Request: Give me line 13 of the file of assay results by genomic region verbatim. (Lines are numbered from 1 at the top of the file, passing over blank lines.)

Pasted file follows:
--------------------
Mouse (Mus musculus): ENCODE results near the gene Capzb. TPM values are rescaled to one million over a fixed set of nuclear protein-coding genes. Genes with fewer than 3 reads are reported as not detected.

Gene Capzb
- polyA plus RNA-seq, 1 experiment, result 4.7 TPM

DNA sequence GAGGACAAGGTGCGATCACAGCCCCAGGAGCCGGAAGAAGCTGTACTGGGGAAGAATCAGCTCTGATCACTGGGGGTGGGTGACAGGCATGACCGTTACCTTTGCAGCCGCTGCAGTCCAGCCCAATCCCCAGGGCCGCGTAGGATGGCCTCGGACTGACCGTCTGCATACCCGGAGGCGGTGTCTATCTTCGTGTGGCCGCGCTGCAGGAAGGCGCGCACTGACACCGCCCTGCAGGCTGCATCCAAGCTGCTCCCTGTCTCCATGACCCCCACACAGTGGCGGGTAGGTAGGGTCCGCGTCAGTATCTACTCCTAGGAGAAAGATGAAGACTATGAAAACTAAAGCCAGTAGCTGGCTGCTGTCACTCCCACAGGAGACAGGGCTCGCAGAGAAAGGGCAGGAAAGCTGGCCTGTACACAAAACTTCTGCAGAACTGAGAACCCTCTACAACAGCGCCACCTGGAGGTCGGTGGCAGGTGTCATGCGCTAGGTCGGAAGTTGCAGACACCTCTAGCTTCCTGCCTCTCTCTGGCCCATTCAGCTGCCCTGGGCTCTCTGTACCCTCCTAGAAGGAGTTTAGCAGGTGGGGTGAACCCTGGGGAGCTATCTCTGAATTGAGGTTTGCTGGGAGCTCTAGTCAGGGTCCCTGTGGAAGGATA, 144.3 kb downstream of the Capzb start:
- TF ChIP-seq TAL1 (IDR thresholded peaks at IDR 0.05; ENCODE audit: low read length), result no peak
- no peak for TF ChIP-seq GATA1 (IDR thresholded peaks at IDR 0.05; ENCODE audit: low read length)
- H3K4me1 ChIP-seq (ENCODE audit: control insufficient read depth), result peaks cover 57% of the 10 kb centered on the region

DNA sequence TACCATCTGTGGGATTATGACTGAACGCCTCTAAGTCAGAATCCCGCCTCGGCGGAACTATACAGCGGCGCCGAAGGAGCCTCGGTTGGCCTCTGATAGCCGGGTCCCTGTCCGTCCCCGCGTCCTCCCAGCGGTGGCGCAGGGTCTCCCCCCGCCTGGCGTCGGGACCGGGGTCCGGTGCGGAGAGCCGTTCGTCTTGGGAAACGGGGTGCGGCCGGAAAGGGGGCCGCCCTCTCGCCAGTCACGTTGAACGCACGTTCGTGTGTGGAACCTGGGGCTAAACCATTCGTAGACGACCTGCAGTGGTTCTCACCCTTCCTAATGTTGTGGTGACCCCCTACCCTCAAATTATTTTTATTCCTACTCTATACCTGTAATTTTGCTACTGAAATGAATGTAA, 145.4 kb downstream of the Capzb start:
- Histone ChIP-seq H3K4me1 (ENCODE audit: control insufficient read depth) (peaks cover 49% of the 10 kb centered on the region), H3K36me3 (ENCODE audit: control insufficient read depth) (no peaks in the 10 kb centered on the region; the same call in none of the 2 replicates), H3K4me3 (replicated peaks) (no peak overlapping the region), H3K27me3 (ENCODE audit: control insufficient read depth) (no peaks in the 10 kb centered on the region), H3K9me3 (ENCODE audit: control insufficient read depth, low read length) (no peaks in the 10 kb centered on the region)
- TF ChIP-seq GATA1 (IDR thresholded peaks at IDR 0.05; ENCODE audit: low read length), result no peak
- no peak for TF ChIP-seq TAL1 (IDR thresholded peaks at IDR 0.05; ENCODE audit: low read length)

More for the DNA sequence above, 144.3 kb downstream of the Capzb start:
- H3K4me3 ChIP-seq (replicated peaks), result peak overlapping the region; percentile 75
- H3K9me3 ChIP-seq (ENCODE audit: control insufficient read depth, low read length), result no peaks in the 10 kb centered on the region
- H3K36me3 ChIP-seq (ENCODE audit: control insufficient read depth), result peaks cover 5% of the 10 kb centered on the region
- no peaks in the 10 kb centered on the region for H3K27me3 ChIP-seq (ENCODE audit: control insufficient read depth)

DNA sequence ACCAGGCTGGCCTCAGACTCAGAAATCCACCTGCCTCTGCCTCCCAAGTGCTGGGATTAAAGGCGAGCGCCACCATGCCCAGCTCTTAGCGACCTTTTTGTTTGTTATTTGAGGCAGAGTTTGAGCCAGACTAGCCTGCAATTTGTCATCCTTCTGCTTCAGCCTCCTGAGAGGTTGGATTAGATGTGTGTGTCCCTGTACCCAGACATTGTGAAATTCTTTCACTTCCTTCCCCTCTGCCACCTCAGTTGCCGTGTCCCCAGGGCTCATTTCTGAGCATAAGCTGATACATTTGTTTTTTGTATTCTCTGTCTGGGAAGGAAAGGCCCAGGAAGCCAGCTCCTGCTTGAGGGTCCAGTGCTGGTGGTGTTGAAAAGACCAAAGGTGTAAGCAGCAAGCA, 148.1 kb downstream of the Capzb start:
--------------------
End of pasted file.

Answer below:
- H3K4me3 ChIP-seq (replicated peaks), result peak overlapping the region; percentile 75